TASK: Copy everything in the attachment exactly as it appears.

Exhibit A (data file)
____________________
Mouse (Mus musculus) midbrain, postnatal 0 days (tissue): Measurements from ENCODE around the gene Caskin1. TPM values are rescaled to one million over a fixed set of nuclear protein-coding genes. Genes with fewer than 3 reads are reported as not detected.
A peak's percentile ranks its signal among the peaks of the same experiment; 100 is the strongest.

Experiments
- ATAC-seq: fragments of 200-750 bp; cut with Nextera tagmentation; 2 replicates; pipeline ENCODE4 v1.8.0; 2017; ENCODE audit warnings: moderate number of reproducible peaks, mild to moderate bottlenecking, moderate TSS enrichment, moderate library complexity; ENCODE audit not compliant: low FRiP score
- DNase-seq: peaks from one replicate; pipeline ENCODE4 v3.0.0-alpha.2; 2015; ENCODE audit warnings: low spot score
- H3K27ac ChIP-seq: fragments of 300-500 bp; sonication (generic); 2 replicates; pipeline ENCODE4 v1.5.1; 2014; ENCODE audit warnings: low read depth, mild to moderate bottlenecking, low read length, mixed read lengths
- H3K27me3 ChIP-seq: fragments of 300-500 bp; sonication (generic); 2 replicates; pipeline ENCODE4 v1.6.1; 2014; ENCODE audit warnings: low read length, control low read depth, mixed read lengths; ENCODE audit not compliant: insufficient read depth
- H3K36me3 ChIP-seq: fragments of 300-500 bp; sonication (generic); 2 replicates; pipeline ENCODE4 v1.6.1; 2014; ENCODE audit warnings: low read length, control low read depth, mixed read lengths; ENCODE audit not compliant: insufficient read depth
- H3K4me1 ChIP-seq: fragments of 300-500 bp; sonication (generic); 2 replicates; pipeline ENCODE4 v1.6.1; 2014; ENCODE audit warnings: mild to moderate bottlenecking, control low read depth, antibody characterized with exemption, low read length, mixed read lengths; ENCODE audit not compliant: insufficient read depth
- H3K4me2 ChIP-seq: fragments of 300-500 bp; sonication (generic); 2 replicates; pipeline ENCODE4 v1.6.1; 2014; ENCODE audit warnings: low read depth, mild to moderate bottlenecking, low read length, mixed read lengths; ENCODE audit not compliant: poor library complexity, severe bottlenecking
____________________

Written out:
Mouse (Mus musculus) midbrain, postnatal 0 days (tissue): Measurements from ENCODE around the gene Caskin1. TPM values are rescaled to one million over a fixed set of nuclear protein-coding genes. Genes with fewer than 3 reads are reported as not detected.
A peak's percentile ranks its signal among the peaks of the same experiment; 100 is the strongest.

Experiments
- ATAC-seq: fragments of 200-750 bp; cut with Nextera tagmentation; 2 replicates; pipeline ENCODE4 v1.8.0; 2017; ENCODE audit warnings: moderate number of reproducible peaks, mild to moderate bottlenecking, moderate TSS enrichment, moderate library complexity; ENCODE audit not compliant: low FRiP score
- DNase-seq: peaks from one replicate; pipeline ENCODE4 v3.0.0-alpha.2; 2015; ENCODE audit warnings: low spot score
- H3K27ac ChIP-seq: fragments of 300-500 bp; sonication (generic); 2 replicates; pipeline ENCODE4 v1.5.1; 2014; ENCODE audit warnings: low read depth, mild to moderate bottlenecking, low read length, mixed read lengths
- H3K27me3 ChIP-seq: fragments of 300-500 bp; sonication (generic); 2 replicates; pipeline ENCODE4 v1.6.1; 2014; ENCODE audit warnings: low read length, control low read depth, mixed read lengths; ENCODE audit not compliant: insufficient read depth
- H3K36me3 ChIP-seq: fragments of 300-500 bp; sonication (generic); 2 replicates; pipeline ENCODE4 v1.6.1; 2014; ENCODE audit warnings: low read length, control low read depth, mixed read lengths; ENCODE audit not compliant: insufficient read depth
- H3K4me1 ChIP-seq: fragments of 300-500 bp; sonication (generic); 2 replicates; pipeline ENCODE4 v1.6.1; 2014; ENCODE audit warnings: mild to moderate bottlenecking, control low read depth, antibody characterized with exemption, low read length, mixed read lengths; ENCODE audit not compliant: insufficient read depth
- H3K4me2 ChIP-seq: fragments of 300-500 bp; sonication (generic); 2 replicates; pipeline ENCODE4 v1.6.1; 2014; ENCODE audit warnings: low read depth, mild to moderate bottlenecking, low read length, mixed read lengths; ENCODE audit not compliant: poor library complexity, severe bottlenecking